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Pros and Cons of a Concrete Paver Driveway

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Pros and Cons of a Concrete Paver Driveway
Photo courtesy Jamiriquai @ flickr/Creative Commons
Concrete pavers are a popular choice for driveways, sidewalks, patios and pool surrounds. The pavers are manufactured to high standards, creating a strong product that can actually create a stronger driveway than poured concrete (see Pros and Cons of a Concrete Driveway). Concrete pavers often carry a lifetime warranty for integrity.

Concrete pavers are available in a variety of shapes, styles, patterns and colors, giving the homeowner plenty of choices to create a unique driveway that complements their house and landscape. Pavers used for driveways are usually interlocking, which both speeds the installation and strengthens the surface. Another benefit of concrete pavers is that individual pavers can be removed and replaced, if necessary.

Unlike poured concrete and asphalt driveways (see Pros and Cons of an Asphalt Driveway), concrete paver driveways do not require a curing period. Once installed, they are ready to use. They also offer more traction when wet than poured concrete.

Finally, because they are small and easy to handle, and don't require heavy equipment to install, concrete pavers are a great material for a DIY driveway. It may take some time, but the savings can be significant over paying someone else to install your driveway. Even if you choose to hire someone else to install a driveway, make sure they leave you with a supply of extra pavers, as you will almost certainly be able to handle small repair and replacement jobs yourself.

What Are Concrete Pavers?

Though they are often referred to as "cement pavers," that term is a bit misleading. Cement (usually Portland cement) is a primary ingredient in concrete, but it is not the only one (sand, aggregate and water are also needed). Pavers can be solid, but they can also be open, like those in the photo. The latter style is particularly permeable, but it also can allow weeds to grow through.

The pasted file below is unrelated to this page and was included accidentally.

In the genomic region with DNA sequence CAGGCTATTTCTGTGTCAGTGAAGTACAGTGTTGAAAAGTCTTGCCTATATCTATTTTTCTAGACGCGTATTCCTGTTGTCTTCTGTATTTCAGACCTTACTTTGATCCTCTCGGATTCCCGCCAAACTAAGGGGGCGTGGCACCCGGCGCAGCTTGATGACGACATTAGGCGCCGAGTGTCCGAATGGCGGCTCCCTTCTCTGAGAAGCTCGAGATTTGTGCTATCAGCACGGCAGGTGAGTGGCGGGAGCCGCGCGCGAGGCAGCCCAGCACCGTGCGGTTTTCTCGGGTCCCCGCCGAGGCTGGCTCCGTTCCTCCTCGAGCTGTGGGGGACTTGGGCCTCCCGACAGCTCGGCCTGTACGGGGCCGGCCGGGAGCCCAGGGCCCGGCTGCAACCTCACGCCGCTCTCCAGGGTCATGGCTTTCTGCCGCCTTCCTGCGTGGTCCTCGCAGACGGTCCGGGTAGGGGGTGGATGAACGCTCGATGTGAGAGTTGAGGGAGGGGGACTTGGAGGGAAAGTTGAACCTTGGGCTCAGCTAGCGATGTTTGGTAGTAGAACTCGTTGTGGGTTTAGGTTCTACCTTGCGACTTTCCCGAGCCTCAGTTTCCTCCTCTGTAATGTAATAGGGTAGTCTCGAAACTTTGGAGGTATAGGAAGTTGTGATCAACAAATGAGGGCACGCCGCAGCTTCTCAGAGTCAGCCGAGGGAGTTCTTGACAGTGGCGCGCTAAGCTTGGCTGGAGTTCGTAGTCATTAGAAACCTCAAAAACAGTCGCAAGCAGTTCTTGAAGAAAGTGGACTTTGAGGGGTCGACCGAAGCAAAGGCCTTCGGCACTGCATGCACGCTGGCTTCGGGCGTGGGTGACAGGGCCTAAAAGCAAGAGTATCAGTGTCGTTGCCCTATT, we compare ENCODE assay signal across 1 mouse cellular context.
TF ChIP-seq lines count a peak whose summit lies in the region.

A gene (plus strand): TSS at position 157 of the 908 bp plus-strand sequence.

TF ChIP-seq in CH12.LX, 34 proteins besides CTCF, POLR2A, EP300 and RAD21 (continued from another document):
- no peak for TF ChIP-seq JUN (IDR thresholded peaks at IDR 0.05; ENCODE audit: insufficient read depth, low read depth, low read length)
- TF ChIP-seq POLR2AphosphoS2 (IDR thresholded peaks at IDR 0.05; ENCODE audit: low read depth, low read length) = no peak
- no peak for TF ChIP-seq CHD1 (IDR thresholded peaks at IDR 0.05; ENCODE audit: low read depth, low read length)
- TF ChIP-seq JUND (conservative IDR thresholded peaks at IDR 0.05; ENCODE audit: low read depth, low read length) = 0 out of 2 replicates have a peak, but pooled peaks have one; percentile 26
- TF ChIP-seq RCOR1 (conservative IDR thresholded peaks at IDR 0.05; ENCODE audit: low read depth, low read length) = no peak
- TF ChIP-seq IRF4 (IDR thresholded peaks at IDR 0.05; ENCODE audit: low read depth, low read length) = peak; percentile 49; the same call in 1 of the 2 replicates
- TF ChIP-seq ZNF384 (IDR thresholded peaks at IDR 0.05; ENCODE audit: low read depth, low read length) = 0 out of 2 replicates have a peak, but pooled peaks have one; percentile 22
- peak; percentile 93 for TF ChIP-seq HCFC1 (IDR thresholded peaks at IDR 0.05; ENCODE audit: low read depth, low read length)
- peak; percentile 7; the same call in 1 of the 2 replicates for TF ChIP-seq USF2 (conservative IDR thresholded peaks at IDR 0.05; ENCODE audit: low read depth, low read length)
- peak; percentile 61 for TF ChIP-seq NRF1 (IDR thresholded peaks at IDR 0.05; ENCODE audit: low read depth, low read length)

How To Maintain Concrete Pavers

Concrete paver driveways require very little maintenance. An occasional sweeping or hose rinsing will keep them clean enough. If weeds find their way through the surface, just remove them as soon as they appear. Stains can usually be removed using this technique, but you should check with the manufacturer for additional tips.

Should tree roots, frost heave or settling damage a section of the driveway, it is easy to remove the affected pavers, fix the underlying problem, and put the driveway back together.

How Long Will a Concrete Paver Driveway Last?

A properly installed and maintained concrete paver driveway can be expected to last 25 to 50 years.

What Does a Concrete Paver Driveway Cost?

Costs for a concrete paver driveway can vary significantly. A professionally installed job using top quality pavers can run as high as $30 to $40 per square foot. The pavers themselves will run $3 to $10, depending on size and style. That difference between the pro job and the paver cost can give you some idea of how much you could save doing the work yourself.

How Is a Concrete Paver Driveway Installed?

The first step in installing concrete pavers is to excavate the grass and loose soil. You want to set the driveway over solid ground.

Next, like any good driveway surfacing material, concrete pavers perform best when installed over a well-prepared base. In this case, compacted sand is usually installed over gravel or paver base. A basic driveway will have 1 in. of sand over 4 to 6 in. of gravel, but for driveways that need to handle heavy vehicles, a base of 10 to 12 in. is recommended. Make sure that the base is graded to facilitate water runoff.

After adding some edging to guide the installation, and it is time to start laying pavers. If necessary along the sides, use a masonry saw to cut pavers.

When the pavers have all been installed, use a plate compactor to set them into the sand base. Sweep some sand over the surface to fill joints and compact. Add more sand, as necessary, followed by the compactor until the joints are filled.

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